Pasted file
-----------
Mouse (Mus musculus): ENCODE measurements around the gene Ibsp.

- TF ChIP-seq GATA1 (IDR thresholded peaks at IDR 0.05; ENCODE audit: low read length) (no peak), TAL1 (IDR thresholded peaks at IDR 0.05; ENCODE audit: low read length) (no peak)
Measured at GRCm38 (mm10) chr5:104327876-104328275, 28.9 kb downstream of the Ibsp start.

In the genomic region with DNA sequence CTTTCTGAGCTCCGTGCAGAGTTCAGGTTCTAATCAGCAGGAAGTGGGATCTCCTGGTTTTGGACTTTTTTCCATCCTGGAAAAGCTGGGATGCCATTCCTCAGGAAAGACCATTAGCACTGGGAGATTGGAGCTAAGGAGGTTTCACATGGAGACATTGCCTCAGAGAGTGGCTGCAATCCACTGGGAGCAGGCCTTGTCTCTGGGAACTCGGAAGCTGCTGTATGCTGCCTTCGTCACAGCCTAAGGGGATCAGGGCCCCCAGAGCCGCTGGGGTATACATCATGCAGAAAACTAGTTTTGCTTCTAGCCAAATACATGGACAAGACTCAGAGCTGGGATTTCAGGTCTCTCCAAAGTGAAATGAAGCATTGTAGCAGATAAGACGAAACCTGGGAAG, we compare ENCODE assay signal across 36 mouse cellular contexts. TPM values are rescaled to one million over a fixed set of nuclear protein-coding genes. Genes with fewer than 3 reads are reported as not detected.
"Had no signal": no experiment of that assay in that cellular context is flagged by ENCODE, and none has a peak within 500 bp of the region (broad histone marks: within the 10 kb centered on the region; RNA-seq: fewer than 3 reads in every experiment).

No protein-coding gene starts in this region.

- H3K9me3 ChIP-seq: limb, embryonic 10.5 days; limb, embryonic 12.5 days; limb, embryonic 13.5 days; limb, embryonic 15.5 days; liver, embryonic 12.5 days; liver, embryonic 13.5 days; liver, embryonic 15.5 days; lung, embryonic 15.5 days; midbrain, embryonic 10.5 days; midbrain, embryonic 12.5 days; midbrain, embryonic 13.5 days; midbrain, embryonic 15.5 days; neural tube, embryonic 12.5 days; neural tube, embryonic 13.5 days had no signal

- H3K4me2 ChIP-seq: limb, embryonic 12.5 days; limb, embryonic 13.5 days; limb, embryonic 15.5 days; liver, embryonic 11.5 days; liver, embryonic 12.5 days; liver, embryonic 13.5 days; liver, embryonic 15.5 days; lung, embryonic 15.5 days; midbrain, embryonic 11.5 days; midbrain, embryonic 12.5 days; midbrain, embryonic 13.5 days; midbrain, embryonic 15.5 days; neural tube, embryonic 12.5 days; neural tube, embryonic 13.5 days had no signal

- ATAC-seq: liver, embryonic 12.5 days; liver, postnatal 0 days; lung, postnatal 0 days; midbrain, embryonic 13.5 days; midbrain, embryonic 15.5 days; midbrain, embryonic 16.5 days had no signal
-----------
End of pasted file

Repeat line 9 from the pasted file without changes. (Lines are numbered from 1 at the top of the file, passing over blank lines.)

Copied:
- ATAC-seq: liver, embryonic 12.5 days; liver, postnatal 0 days; lung, postnatal 0 days; midbrain, embryonic 13.5 days; midbrain, embryonic 15.5 days; midbrain, embryonic 16.5 days had no signal